The second quarter of 2018 has come to an end. In my first quarter update, I reported that the market news was mixed. The growth in the stock market stalled in January and declined to the lowest point of the year as the first quarter was ending. Since then, the market has rebounded slightly. The performance the second quarter saw the S&P 500 rise around 2.88%, though the gains for the year are only 1.67%.
These numbers are dismal compared to the growth seen in 2017. The S&P 500 rose 19.42% last year. This was a continuation of the strong economic recovery seen since the Great Recession ended. Growth was also helped by the tax and regulatory cuts the Trump administration proposed.
Fundamentally, this year should have been no different. Our economy is in relatively good shape and we appear to be entering a strong earnings season. However, concerns about economic policy seem to be driving investor sentiment.
Leading these concerns are the tariffs the Trump Administration has put into place. These tariffs were a dual edged sword during the quarter. GDP growth was the highest since 2014. The 4.1% increase sounds good until you understand that the growth is mostly attributed to China purchasing soybeans ahead of the tariffs going into effect.
For the most part, history has shown trade wars have a detrimental impact on all who participate. Other concerns include the fact that the strong dollar is making imported goods more expensive, rising interest rates, and the deregulation of financial industry safeguards.
There is no way to know how all of this will impact the markets. The prevailing attitude from Washington seems to be that, despite what history shows, the economy will benefit from these policies. Given the flat stock market, investors don’t seem to be convinced. We know that all economic expansions end eventually. We also know that the new tax cuts will leave the government deeply in debt and unable to put forward spending projects that could help elevate the nation out of the next recession.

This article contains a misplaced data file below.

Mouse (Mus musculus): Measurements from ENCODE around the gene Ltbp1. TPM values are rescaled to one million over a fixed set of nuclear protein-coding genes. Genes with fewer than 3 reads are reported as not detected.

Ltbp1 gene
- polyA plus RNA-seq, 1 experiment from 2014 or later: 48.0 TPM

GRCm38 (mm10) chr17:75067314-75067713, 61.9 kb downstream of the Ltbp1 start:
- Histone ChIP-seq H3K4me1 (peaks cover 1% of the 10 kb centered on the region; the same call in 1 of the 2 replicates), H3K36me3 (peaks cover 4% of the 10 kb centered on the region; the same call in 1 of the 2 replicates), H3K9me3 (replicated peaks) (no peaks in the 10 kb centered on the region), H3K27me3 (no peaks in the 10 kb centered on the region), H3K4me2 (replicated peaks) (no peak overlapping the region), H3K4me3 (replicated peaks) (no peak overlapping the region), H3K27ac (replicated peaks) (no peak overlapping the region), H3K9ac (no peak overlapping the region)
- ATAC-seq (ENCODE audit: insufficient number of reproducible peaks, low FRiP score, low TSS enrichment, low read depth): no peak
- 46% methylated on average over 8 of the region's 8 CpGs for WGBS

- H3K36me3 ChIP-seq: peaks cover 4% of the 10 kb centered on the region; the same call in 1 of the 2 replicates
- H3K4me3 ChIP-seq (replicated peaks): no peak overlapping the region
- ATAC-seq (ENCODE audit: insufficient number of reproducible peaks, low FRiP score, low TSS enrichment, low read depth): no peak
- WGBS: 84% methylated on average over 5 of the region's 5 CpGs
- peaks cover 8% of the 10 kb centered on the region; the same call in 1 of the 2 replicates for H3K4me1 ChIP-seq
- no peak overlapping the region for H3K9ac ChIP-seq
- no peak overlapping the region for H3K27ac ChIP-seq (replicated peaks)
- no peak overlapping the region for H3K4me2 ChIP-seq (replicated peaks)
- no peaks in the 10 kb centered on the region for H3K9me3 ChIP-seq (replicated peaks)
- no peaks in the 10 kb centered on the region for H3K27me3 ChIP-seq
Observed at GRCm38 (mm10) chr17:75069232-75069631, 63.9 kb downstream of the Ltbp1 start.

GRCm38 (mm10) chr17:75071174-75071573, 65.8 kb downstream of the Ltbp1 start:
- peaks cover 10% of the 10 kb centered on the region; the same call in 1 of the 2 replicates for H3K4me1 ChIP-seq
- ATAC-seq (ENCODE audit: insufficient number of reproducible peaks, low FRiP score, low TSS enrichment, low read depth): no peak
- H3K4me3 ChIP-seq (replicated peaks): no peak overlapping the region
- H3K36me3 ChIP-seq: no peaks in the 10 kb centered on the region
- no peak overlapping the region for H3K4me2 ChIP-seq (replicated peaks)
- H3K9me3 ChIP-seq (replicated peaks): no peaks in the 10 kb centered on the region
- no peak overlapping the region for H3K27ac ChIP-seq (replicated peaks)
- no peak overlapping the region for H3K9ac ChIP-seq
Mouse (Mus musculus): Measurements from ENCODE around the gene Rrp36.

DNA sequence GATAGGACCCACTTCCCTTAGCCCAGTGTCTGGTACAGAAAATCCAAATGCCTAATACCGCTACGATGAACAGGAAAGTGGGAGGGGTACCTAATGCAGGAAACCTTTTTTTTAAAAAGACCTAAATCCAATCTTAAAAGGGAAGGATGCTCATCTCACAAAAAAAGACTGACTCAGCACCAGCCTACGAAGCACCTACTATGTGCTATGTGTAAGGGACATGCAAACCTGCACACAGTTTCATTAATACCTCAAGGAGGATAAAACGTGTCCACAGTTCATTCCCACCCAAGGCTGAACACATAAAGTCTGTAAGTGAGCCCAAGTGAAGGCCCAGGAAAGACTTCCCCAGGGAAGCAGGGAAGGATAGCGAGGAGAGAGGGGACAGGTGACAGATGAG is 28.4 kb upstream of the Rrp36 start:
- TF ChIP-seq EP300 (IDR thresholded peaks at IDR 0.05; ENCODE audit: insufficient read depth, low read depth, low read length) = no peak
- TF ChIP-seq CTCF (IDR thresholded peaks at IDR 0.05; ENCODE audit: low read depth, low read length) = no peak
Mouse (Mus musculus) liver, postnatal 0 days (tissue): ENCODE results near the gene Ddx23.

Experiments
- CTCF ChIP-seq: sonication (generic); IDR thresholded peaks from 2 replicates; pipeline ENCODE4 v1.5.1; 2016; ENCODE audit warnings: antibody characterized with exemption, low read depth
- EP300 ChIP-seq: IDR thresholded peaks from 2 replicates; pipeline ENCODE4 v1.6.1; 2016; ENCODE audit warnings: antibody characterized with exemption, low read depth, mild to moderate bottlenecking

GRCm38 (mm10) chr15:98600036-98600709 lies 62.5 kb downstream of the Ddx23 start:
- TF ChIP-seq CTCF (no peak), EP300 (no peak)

What to do next
Rather than worry about potential negatives, our focus is going to remain on achieving the financial goals we have planned for. The investment allocations recommended to my clients are based on two main factors: timeframe and risk tolerance. Over the last few months, I’ve sent Investment Policy Statements out. It’s a good time to review that if you’re worried about the direction the market is heading.
For my part, I’ve checked to ensure that the investment allocations of the portfolios I manage match with the risk profiles of each investor. Quarterly rebalancing took place in retirement accounts at the end of June.
Investments in non-retirement will be reviewed at year end and rebalanced in a tax efficient manner. Rebalancing helps reduces markets during a downturn.
As for the investments funds used in the process, I select them based on several criteria. A primary concern is ensuring that the funds have a low expense ratio. The lower the investment cost, the higher the rate of return. I also want to ensure that your investments will remain consistent. If an investment strays too far from its strategy, a replacement will be found. Fund management is also important.
The fund manager must maintain consistent performance, and alternatives will be reviewed if there is a change in the management team.
Finally, all investments are compared to their peers within their class. If a fund consistently falls below the average, a better performing option will replace that one. As of the end of the quarter, 81% of the funds on my investment process have meet or exceeded their benchmarks. A total of 40% of the investment options were tracking far above their industry benchmarks.
What will happen next?
Aside from concern over tariffs, the markets are also facing what is known as an inverted yield curve. That’s when short term debts start offering higher yields than longer term ones. Almost all recessions begin 6 to 24 months after the yield curves invert.
On the other hand, another leading indicator, the Dow Transportation Index, has held strong over the last 10 months. Large transportations companies saw an upswing during the second quarter, yet concerns over a downturn pushed the transportation company Paccar (PCAR) down 30% during the same timeframe.
Unfortunately, no one can predict what will happen next. I would anticipate the market to continue along the same trajectory as before, though who knows what major event could move the markets next. The best advice I can give about the future is to remain cautious.